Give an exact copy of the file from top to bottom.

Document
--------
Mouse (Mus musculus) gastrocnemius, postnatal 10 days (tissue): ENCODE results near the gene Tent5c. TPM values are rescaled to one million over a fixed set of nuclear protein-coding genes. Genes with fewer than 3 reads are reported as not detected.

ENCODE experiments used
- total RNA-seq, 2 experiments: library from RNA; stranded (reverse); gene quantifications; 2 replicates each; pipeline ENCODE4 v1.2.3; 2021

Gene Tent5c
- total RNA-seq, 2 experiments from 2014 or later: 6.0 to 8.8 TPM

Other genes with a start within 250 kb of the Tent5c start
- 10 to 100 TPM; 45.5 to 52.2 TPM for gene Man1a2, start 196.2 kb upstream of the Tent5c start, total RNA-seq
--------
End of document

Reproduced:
Mouse (Mus musculus) gastrocnemius, postnatal 10 days (tissue): ENCODE results near the gene Tent5c. TPM values are rescaled to one million over a fixed set of nuclear protein-coding genes. Genes with fewer than 3 reads are reported as not detected.

ENCODE experiments used
- total RNA-seq, 2 experiments: library from RNA; stranded (reverse); gene quantifications; 2 replicates each; pipeline ENCODE4 v1.2.3; 2021

Gene Tent5c
- total RNA-seq, 2 experiments from 2014 or later: 6.0 to 8.8 TPM

Other genes with a start within 250 kb of the Tent5c start
- 10 to 100 TPM; 45.5 to 52.2 TPM for gene Man1a2, start 196.2 kb upstream of the Tent5c start, total RNA-seq